February 6, 2014
Senator Rand Paul telling fellow conservatives to focus on criminal justice reform
Regular readers know I have become a huge fan of Senator Rand Paul because he seem eager to highlight that his principled disaffinity for big government extends to modern criminal justice system. In turn, I was excited, but not all that surprised, to see this Politico report concerning a recent speech by Senator Paul in which he preached about the importance (and political value) of conservatives giving serious attention to criminal justice reforms:
In the speech sponsored by the American Principles Project, a deeply conservative organization with a special focus on social issues, Paul offered up jokes and wry commentary. But he also sought to bridge the oft-perceived gap between libertarians and strict social conservatives.
“‘Libertarian’ …doesn’t mean ‘libertine,’” he said. “To many of us libertarian means freedom and liberty. But we also see that freedom needs tradition.”
He added: “I don’t see libertarianism as, you can do whatever you want. There is a role for government, there’s a role for family, there’s a role for marriage, there’s a role for the protection of life.” Paul stressed that the value of marriage is economic, as well as “moral” and “religious,” and that those virtues can be communicated through families and communities as well as through the government.
He also singled out criminal justice reform as one area that could help the Republican Party expand and improve its brand. “I think there are things we can and should talk about, as Christians, who believe in forgiveness,” he said. “I think the criminal justice system should have some element of forgiveness.”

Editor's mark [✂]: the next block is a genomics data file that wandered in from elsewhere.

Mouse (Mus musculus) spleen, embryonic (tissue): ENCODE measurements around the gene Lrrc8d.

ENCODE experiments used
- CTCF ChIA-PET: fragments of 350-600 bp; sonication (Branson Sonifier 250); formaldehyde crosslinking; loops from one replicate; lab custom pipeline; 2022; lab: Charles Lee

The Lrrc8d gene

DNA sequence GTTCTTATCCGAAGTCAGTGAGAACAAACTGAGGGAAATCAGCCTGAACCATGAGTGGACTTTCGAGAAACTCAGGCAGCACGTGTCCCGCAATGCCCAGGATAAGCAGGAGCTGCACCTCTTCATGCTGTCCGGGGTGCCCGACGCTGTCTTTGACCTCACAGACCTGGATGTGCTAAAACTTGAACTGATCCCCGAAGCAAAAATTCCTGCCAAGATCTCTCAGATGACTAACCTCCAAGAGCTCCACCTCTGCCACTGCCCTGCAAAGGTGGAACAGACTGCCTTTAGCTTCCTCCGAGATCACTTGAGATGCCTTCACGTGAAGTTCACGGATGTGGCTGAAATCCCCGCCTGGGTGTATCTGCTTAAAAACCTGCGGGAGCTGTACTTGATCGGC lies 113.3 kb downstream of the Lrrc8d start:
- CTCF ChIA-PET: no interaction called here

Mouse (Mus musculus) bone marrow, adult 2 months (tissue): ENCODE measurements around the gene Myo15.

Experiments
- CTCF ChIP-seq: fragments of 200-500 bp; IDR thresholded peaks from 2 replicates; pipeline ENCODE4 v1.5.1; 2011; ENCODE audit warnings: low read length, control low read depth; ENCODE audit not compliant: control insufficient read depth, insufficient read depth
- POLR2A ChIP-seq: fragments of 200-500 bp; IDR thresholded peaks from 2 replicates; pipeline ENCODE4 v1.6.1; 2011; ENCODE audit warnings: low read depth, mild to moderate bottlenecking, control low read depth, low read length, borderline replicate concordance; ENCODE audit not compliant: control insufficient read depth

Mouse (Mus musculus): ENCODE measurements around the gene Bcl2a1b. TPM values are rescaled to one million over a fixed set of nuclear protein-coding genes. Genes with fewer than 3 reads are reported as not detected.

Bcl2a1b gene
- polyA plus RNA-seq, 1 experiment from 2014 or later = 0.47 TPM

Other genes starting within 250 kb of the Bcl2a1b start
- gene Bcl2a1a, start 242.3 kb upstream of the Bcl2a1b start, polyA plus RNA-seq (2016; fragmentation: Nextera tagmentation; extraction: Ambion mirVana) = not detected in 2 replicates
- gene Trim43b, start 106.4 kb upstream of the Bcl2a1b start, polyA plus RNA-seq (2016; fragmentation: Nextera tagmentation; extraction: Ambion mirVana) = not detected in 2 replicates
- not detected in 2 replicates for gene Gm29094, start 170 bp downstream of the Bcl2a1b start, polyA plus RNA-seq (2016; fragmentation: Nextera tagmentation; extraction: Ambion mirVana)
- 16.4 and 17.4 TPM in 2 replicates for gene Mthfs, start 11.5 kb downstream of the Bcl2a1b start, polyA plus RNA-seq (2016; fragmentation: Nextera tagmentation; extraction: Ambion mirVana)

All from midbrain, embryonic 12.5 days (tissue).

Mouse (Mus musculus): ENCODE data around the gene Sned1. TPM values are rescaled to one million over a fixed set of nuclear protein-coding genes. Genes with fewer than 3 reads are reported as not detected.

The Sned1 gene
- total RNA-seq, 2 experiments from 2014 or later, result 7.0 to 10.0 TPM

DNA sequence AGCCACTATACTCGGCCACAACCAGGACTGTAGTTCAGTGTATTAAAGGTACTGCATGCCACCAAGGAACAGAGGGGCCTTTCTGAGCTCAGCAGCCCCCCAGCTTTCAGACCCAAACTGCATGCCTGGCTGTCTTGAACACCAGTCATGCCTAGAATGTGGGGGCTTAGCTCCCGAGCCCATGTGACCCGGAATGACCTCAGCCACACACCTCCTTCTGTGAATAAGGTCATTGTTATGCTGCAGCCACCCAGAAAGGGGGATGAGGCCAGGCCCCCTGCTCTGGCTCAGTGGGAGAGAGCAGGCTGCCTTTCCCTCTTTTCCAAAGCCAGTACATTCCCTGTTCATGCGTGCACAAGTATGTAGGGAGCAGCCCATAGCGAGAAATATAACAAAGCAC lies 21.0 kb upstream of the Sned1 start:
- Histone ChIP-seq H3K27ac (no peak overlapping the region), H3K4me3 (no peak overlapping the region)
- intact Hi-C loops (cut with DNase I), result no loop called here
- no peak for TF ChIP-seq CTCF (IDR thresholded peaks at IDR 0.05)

Paul, who was elected to the Senate in 2010, has been a crusader on the issue of reforming sentencing for drug-related crimes and finding alternative methods for dealing with non-violent drug offenders. He noted that that’s not a typical Republican policy priority, but advocated talking “about these issues” and taking them to minority communities, where, he said, disproportionate numbers of people are hit hard by tough drug policies.
“I think these are things we can look at,” Paul said. To applause, he continued, “I’m not talking about legalization. I’m talking about making the criminal justice system more fair and giving people a second chance when they serve their time.”
Some recent and older related posts:
- Rand Paul begins forceful pitch in campaign against federal mandatory minimums
- "The most interesting part of [Rand Paul's] speech was his widely anticipated defense of drug law reform."
- NAACP head recognizes Tea Party favors some progressive criminal justice reforms (and sometimes more than Democrats)
- Senator Rand Paul talking up restoring voting and gun rights for felons, as well as sentencing reform
- GOP leaders now getting what Mitt missed: drug war reform may make good politics (as well as being principled) for small-government conservatives
February 6, 2014 at 08:10 AM | Permalink